But there are many outside-in, CRM2.0 companies that are experimenting with SocCRM, with varying degrees of success. The key is to pick the right tools to do the job from a toolbox that is absolutely brimming over with user-centric innovation, design thinking, and consulting tools, techniques and methods, most of them in the public domain. The two use cases Wim identified are for these companies.

    I have spent my professional consulting career (over 20 years!) pushing my mostly blue-chip clients to innovate in a managed way, to do it through internal ventures and to achieve extraordinary returns in 100 days or less. A lot of this has been about the revolutionary thinking that Wim and others describe. Things like hybrid-network organisations (13 years ago for a major UK credit card company), customer experience management (10 years ago for a major US airline’s airport hub) and SNA for change management (8 years ago for a UK Govt department). Most of it has been done by co-opting and adapting those same public domain tools, to do things they were never intended for.

    Surely, that’s why companies hire consultants like us.

    Graham Hill
    Customer-centric Innovator
    Follow me on Twitter

    Interested in Customer Driven Innovation? Join the Customer Driven Innovation groups on LinkedIn or Facebook to learn more.

  10. Hi Bob,

    Thx for the compliment & the great comment. I fully agree, and like you (I think) I do wish that “collaboration” is a word that will not be captive to the tool-set that aims to support and enhance collaboration..

    Collaboration (with Customers, employees and partners) = doing Social CRM (with or without the tools)..

    Now with regard to your last question: I’m a person with a positive mind-set, so I would say yes. On the other hand there is still lots of ground to cover..

    To some I may seem overly persistent in the themes of my posts. Ever since I wrote my first “Social CRM” themed post (Social Media does not make a good listener), I try to express that tools are not the solution. It’s not even about what you do with them. It all starts with thinking about what you need to do first. Then you will need to find the best way to get that done.. But you know that 😉 I just happen to think that thinking (and doing) on your own is no longer the best approach. And many think alike, for sure.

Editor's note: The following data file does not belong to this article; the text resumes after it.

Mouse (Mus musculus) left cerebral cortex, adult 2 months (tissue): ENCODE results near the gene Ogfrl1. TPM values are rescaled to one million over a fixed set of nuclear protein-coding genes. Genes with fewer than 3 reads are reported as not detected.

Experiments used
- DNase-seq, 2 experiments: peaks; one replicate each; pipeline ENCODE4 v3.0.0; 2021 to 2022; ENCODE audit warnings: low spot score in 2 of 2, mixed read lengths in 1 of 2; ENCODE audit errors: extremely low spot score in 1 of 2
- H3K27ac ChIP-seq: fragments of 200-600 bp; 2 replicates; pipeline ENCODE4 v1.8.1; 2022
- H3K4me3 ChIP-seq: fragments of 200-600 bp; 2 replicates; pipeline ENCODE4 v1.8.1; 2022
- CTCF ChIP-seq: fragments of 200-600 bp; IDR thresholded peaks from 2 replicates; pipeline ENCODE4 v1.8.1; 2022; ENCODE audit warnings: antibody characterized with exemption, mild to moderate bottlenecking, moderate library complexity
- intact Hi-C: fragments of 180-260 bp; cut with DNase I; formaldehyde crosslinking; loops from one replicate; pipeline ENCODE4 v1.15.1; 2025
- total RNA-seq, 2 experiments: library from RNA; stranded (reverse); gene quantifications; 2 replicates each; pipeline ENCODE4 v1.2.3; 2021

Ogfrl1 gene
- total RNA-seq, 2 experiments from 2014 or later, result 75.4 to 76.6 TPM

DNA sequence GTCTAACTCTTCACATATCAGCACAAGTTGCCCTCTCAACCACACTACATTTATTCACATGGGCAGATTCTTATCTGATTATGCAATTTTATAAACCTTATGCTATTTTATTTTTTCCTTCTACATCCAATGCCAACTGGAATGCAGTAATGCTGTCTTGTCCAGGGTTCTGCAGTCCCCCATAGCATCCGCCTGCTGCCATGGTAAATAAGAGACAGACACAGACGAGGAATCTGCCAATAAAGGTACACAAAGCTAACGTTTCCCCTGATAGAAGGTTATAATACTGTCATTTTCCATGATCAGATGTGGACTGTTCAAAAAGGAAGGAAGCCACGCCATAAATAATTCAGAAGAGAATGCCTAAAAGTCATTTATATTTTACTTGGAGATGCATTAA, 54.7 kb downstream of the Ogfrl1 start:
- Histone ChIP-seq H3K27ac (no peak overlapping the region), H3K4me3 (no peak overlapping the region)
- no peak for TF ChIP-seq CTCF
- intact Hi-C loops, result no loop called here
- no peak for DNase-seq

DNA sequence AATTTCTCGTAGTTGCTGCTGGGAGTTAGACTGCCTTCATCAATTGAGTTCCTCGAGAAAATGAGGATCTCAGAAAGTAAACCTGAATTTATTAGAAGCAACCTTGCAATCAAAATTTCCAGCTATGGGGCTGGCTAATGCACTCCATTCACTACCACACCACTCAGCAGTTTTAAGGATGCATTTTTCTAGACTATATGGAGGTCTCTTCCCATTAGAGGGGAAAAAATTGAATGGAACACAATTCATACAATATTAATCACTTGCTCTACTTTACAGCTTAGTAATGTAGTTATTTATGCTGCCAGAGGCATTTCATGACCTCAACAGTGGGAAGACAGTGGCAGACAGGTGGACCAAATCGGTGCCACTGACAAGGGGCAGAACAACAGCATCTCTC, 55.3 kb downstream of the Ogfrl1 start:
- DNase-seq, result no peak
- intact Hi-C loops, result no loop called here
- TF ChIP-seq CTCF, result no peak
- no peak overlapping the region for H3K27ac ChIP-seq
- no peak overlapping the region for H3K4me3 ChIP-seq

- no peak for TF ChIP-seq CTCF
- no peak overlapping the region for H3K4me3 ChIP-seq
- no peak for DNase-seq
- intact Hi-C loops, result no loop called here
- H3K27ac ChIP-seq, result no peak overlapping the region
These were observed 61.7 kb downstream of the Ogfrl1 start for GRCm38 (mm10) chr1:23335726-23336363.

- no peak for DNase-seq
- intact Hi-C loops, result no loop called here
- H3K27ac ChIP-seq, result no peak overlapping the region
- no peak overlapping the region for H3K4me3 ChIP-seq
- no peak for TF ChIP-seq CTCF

Imho the market is already picking up on it.. maybe not all of the market, but that’s what differentiation is all about.. And I think I know who’s at the finish line first 😉

    Thx again for the comment & the platform to express my thinking.

  11. Hi Mark,

    I think most people actually understand that collaboration with all parties involved is the best way to go. Most people experience this every day in their work (I never did research on this, but my guess is that lack of communication and collaboration is #1 frustration in getting the job done at work..)..

    Many companies have issues with opening up their business to employees (they’re seen as tools/resources, not part of the “collaborative value chain”), partners (seen and valued much similar to employees), and Customers..

    I agree with you that opening up to your Customer does also require you to open up to your employees and partners. Without their “resources” (see Graham Hill’s comment and my reply) it will be impossible to (co-)create value.

    Thx for taking the time to read and comment!

  12. Hi Tatyana,

    Customers and their needs change all the time, and not only over time. Customer needs can depend heavily on the context in which they are trying to meet their needs.. (or get their job done in better language).. One minute they are happy with their mobile phone when they need to make a phone call, the other minute they hate it, because they can’t send out an e-mail on it, because of some setting (they don’t understand) is not set-up correctly..